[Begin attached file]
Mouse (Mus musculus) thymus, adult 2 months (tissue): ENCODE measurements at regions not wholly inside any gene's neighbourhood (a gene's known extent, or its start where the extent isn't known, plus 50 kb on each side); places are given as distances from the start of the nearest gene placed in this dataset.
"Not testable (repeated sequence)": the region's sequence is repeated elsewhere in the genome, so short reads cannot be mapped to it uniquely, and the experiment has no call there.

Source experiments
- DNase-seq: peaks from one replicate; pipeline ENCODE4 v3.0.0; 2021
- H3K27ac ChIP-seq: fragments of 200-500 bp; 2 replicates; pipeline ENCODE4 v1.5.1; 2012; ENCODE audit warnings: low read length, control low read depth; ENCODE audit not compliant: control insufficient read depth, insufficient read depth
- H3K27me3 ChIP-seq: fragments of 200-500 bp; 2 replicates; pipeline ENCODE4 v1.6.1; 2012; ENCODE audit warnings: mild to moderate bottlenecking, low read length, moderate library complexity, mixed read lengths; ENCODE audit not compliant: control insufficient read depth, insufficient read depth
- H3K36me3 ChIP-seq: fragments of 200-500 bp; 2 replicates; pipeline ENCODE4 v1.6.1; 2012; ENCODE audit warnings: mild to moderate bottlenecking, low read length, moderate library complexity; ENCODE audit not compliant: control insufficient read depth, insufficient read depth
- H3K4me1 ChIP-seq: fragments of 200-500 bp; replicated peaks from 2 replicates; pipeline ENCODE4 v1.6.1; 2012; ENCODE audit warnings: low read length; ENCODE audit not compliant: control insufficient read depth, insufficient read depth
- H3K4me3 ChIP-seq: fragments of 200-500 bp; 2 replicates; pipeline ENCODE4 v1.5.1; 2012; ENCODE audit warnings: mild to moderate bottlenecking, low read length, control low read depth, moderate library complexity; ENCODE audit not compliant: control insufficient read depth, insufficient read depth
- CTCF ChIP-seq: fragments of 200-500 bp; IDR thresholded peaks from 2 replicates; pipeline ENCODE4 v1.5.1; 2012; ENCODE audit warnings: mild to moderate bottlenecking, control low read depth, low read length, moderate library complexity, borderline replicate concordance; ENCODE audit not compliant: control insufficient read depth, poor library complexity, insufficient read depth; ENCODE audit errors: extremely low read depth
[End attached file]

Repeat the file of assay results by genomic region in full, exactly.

Mouse (Mus musculus) thymus, adult 2 months (tissue): ENCODE measurements at regions not wholly inside any gene's neighbourhood (a gene's known extent, or its start where the extent isn't known, plus 50 kb on each side); places are given as distances from the start of the nearest gene placed in this dataset.
"Not testable (repeated sequence)": the region's sequence is repeated elsewhere in the genome, so short reads cannot be mapped to it uniquely, and the experiment has no call there.

Source experiments
- DNase-seq: peaks from one replicate; pipeline ENCODE4 v3.0.0; 2021
- H3K27ac ChIP-seq: fragments of 200-500 bp; 2 replicates; pipeline ENCODE4 v1.5.1; 2012; ENCODE audit warnings: low read length, control low read depth; ENCODE audit not compliant: control insufficient read depth, insufficient read depth
- H3K27me3 ChIP-seq: fragments of 200-500 bp; 2 replicates; pipeline ENCODE4 v1.6.1; 2012; ENCODE audit warnings: mild to moderate bottlenecking, low read length, moderate library complexity, mixed read lengths; ENCODE audit not compliant: control insufficient read depth, insufficient read depth
- H3K36me3 ChIP-seq: fragments of 200-500 bp; 2 replicates; pipeline ENCODE4 v1.6.1; 2012; ENCODE audit warnings: mild to moderate bottlenecking, low read length, moderate library complexity; ENCODE audit not compliant: control insufficient read depth, insufficient read depth
- H3K4me1 ChIP-seq: fragments of 200-500 bp; replicated peaks from 2 replicates; pipeline ENCODE4 v1.6.1; 2012; ENCODE audit warnings: low read length; ENCODE audit not compliant: control insufficient read depth, insufficient read depth
- H3K4me3 ChIP-seq: fragments of 200-500 bp; 2 replicates; pipeline ENCODE4 v1.5.1; 2012; ENCODE audit warnings: mild to moderate bottlenecking, low read length, control low read depth, moderate library complexity; ENCODE audit not compliant: control insufficient read depth, insufficient read depth
- CTCF ChIP-seq: fragments of 200-500 bp; IDR thresholded peaks from 2 replicates; pipeline ENCODE4 v1.5.1; 2012; ENCODE audit warnings: mild to moderate bottlenecking, control low read depth, low read length, moderate library complexity, borderline replicate concordance; ENCODE audit not compliant: control insufficient read depth, poor library complexity, insufficient read depth; ENCODE audit errors: extremely low read depth